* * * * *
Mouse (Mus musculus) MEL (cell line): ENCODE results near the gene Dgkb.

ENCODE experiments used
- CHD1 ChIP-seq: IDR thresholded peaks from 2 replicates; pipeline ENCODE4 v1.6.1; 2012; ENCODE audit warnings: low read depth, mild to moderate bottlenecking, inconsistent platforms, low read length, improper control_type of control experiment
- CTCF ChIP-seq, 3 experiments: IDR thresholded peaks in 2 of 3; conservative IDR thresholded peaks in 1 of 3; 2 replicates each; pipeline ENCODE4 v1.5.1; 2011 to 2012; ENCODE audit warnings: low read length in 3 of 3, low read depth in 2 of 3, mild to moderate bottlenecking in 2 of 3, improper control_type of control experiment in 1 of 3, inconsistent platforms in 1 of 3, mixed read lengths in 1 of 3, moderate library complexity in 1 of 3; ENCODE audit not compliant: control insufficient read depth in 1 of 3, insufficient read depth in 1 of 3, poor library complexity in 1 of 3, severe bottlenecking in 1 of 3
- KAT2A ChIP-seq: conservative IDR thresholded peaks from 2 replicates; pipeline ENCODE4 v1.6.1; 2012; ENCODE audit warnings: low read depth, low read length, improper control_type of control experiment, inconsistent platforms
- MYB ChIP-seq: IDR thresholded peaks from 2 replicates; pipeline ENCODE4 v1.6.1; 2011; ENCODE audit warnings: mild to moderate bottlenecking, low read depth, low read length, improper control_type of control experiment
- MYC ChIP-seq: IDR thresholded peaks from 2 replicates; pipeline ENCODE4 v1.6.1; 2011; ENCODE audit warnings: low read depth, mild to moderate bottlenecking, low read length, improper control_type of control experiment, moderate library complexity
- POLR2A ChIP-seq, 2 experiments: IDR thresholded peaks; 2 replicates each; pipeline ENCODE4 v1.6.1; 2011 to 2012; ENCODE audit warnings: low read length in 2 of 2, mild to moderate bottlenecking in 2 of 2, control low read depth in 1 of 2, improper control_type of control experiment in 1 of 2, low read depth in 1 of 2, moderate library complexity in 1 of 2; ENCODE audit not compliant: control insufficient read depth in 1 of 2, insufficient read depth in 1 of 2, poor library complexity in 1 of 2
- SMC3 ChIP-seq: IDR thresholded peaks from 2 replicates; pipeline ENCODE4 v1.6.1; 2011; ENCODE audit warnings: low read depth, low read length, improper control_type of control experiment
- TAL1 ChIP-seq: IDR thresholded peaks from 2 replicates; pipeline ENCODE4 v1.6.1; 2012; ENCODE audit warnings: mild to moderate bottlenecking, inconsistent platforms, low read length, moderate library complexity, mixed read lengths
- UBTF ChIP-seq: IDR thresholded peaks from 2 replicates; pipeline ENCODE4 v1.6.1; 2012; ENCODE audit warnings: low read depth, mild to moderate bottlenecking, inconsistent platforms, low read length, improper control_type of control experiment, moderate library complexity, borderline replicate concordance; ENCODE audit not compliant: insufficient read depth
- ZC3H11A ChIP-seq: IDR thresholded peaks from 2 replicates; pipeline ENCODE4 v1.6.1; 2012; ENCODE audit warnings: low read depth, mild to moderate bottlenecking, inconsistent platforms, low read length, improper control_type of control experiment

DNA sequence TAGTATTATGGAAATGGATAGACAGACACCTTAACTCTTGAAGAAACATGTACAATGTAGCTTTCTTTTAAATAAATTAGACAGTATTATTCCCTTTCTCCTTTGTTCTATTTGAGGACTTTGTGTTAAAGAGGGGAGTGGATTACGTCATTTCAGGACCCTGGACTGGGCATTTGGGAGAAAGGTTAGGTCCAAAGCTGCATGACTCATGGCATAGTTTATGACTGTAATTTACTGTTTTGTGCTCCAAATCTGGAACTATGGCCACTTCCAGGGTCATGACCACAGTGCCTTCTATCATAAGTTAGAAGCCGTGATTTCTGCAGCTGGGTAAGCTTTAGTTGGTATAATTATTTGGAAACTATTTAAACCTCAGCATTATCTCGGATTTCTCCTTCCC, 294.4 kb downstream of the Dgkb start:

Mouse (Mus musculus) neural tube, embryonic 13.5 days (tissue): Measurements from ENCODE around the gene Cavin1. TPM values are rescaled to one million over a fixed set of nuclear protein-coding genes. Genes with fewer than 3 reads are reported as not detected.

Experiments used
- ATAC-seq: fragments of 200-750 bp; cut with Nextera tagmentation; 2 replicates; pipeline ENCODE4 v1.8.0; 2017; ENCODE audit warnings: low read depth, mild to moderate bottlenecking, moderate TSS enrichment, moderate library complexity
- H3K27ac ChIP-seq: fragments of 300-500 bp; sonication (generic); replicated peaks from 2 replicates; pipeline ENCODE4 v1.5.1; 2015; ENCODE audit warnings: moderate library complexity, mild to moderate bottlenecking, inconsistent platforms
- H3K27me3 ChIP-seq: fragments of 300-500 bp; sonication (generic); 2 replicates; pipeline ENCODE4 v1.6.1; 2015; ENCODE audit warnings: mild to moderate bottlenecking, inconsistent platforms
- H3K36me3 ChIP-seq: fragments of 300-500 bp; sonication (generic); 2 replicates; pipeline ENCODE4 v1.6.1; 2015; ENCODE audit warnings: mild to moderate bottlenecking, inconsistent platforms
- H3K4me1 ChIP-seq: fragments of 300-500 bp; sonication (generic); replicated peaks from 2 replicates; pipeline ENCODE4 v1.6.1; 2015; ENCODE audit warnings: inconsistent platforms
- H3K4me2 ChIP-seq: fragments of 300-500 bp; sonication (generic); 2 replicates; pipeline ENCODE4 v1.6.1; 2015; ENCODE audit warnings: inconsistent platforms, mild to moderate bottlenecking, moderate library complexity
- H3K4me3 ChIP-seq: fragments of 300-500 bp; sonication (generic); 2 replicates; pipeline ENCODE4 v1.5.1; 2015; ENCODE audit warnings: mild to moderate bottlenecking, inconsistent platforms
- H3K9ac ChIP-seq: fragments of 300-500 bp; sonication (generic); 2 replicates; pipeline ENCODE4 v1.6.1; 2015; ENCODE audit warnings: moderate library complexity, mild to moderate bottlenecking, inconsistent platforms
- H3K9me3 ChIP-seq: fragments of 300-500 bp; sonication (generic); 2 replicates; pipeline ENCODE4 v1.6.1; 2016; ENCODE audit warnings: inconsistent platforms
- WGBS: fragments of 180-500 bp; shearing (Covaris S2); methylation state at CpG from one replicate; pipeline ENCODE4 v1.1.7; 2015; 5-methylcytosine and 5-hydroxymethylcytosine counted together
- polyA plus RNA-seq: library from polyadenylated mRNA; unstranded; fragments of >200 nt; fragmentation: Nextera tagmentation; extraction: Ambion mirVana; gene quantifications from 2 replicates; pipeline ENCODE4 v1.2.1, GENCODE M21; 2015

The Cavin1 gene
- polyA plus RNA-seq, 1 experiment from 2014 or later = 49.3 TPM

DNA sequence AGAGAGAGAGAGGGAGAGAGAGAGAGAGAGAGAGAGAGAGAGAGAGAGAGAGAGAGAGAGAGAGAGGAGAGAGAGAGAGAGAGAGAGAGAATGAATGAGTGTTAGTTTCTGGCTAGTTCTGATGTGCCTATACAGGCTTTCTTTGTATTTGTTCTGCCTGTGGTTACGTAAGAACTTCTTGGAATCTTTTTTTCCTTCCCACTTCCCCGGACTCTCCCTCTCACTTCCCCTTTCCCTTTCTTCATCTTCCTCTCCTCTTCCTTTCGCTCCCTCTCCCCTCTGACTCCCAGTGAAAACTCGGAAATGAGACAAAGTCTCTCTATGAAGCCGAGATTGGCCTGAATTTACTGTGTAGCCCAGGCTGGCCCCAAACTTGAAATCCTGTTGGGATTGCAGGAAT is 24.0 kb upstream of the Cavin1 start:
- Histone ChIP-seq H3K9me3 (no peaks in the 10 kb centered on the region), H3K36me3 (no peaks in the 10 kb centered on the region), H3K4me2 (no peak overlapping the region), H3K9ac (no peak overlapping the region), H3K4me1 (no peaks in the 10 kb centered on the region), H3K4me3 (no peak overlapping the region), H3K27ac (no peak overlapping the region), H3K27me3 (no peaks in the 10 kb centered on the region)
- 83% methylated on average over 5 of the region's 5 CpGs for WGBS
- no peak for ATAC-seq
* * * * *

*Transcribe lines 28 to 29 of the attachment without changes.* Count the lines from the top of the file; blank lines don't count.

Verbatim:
- polyA plus RNA-seq, 1 experiment from 2014 or later = 49.3 TPM

DNA sequence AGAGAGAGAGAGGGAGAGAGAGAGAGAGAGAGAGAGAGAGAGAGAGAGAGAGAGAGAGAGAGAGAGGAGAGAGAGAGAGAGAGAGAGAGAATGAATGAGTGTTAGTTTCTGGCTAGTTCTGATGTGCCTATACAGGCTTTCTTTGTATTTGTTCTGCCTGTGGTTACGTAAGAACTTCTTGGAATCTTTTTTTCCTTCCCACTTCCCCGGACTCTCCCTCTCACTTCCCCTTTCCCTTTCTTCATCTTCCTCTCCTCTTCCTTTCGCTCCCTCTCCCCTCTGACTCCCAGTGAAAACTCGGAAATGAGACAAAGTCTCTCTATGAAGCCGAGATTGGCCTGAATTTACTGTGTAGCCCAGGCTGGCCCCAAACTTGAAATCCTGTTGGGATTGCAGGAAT is 24.0 kb upstream of the Cavin1 start: